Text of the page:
Canada, Big Oil and the frequently and quietly delayed Fuel Quality Directive

DISCLAIMER: All opinions in this column reflect the views of the author(s), not of EURACTIV.COM Ltd.

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It’s March 2014, and we still don’t have a functioning Fuel Quality Directive, the only European law to reduce greenhouse gas emissions from transport fuel, writes Laura Buffet.

Laura Buffet is a policy officer for clean fuels at Transport and Environment, a Brussels-based non-governmental organisation.

After 1181 days of delay, the lack of so-called ‘implementing rules’ matters a lot. These rules will determine whether Europe’s oil companies only blend in biofuels to reduce their emissions, or whether they will also look for the ‘cleanest’ possible fossil fuels, which are most certainly not tar sands, to name one example.

The FQD started its life as a Commission proposal in 2007, requiring oil companies to cut the carbon intensity of their products by 6% by 2020. This was in response to the growing emissions from Europe’s transport sector, which is set to be the biggest emitter after 2020. We have made a timeline of the FQD’s slow progress, here. But what is perhaps less known is the real story: a behind the scenes struggle between those intent on destroying the FQD and those trying to ensure its effective implementation.

From September 2009 to July 2011, Canada convened over 110 meetings (or five meetings per month) on tar sands and the FQD1. In October 2011, the European Commission released a balanced proposal for the implementing measures, with a higher value for unconventional sources of oil, including tar sands. In February 2012, after member states reached no decision either in favour or against the proposal, Canada continued to deploy its lobbying forces in the EU. In 2013, Canada’s energy minister and Alberta’s international relations and environment ministers rounded up the heavy lobbying campaign with personal visits to Brussels and European capitals to meet with high-level officials. With an oil product on average 23% dirtier than conventional oil, Canada’s intentions were made clear by Joe Oliver, then energy minister, now running the country’s economy: “You can have all the oil and gas in the world, but it’s not much good if you can’t get it to market [ …] Europe is the biggest single market in the world right now.”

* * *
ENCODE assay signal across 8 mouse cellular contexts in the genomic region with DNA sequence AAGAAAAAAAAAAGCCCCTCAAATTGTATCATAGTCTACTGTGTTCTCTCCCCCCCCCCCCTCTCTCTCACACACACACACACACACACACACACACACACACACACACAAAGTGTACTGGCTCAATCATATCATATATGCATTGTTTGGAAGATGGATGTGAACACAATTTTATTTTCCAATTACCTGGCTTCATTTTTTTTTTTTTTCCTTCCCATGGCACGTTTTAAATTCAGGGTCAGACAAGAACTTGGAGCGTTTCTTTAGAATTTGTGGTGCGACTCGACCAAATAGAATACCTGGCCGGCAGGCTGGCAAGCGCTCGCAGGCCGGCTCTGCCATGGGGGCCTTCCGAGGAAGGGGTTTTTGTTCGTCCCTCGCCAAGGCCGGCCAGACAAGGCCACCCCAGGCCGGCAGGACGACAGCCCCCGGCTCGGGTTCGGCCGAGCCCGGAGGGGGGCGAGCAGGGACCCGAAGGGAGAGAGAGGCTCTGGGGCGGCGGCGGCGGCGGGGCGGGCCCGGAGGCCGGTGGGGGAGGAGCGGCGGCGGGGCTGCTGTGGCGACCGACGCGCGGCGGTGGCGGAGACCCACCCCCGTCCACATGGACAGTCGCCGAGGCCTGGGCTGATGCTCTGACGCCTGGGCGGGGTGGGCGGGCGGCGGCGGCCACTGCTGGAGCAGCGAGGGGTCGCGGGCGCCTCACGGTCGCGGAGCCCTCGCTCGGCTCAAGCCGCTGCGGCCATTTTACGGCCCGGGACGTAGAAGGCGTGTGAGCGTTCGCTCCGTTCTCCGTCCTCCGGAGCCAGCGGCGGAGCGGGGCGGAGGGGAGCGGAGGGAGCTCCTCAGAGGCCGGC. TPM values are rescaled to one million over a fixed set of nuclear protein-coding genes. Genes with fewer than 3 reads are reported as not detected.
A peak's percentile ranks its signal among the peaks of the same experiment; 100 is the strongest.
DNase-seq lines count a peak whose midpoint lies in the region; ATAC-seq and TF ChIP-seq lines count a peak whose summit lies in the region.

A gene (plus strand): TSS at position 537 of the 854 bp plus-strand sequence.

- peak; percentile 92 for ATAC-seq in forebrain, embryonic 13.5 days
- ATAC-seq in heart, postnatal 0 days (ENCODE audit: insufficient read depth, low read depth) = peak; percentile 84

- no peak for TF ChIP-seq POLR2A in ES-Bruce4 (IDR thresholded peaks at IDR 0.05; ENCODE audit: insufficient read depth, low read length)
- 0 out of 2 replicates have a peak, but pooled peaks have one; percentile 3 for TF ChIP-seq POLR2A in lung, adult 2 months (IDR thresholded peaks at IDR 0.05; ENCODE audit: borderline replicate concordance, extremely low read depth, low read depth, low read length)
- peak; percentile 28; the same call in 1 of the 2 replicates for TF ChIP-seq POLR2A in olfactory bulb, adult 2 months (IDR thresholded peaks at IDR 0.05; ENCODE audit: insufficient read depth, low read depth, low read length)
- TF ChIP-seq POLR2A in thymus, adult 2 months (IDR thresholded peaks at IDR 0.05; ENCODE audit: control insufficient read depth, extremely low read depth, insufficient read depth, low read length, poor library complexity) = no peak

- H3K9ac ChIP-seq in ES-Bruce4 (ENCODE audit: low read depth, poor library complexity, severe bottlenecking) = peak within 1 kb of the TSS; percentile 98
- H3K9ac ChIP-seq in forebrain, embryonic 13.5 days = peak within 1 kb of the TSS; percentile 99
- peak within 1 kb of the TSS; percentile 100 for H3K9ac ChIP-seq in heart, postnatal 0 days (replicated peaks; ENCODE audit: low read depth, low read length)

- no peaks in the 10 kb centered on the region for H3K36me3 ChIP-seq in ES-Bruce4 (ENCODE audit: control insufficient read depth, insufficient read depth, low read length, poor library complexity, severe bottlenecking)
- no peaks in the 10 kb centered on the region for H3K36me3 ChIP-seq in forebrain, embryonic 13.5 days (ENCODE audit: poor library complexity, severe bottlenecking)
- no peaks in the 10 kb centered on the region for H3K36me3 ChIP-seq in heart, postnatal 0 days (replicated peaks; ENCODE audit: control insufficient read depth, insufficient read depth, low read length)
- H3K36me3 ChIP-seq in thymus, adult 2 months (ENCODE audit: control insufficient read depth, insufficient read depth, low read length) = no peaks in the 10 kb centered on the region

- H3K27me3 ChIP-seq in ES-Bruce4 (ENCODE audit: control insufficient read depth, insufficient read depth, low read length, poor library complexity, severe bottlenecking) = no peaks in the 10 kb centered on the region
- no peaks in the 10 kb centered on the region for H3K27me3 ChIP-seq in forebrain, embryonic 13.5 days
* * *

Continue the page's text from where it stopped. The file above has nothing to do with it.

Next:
But Canada and the oil industry’s advances have not gone unchallenged.

Environmental NGOs such as Transport & Environment have been calling for a rapid and ambitious implementation of the law. In parallel, more than 50 leading climate scientists from around the world have written to the European Commission, emphasising the scientific robustness of the Commission proposal. This scientific call was led by James Hansen, former head of NASA’s Goddard Institute for Space Studies, and Mark Jaccard, professor of energy economics at Simon Fraser University, who came to Brussels in May 2013 to explain the importance of a well-implemented FQD – not just for Europe, but for the entire world.

The scientific call has been echoed by spokespeople of indigenous populations in Canada, whose land and health are being damaged by the largest industrial project on the planet, the extraction of tar sands.

Last, but certainly not least, many Nobel Laureates and supporters of global peace and equality, including Archbishop Desmond Tutu and activist Jody Williams, have written to the Commission in September 2013 highlighting the importance of full and effective implementation of the FQD in the global fight against climate change.

Members of the European Parliament, the democratically elected representatives of citizens, have also been very vocal and raised concerns about the lengthy delay of the FQD implementation. But with European elections scheduled for May, it now seems too late for the current Parliament to see the FQD fully implemented.   

Trapped in the middle of this dispute is the environment. According to the International Energy Agency (IEA), two-thirds of all proven fossil fuel reserves, of which unconventional oil is the largest part, will have to stay in the ground, untouched, if we want to avoid catastrophic global warming above two degrees Celsius. This three year delay in implementing the FQD reflects the reluctance of oil companies to be accountable for the carbon footprint of the products they sell. The intense lobbying pressure put on the Commission by these companies and Canada shows how important the issue is. But without a strong FQD, emissions from dirty oil are projected to skyrocket. Tired of waiting, NGOs have had to take a legal action against the Commission. Eventually, it will have to release the implementing measures to be in conformity with the law. But after 1,181 days, we simply cannot afford to keep waiting. We need a proposal, now.

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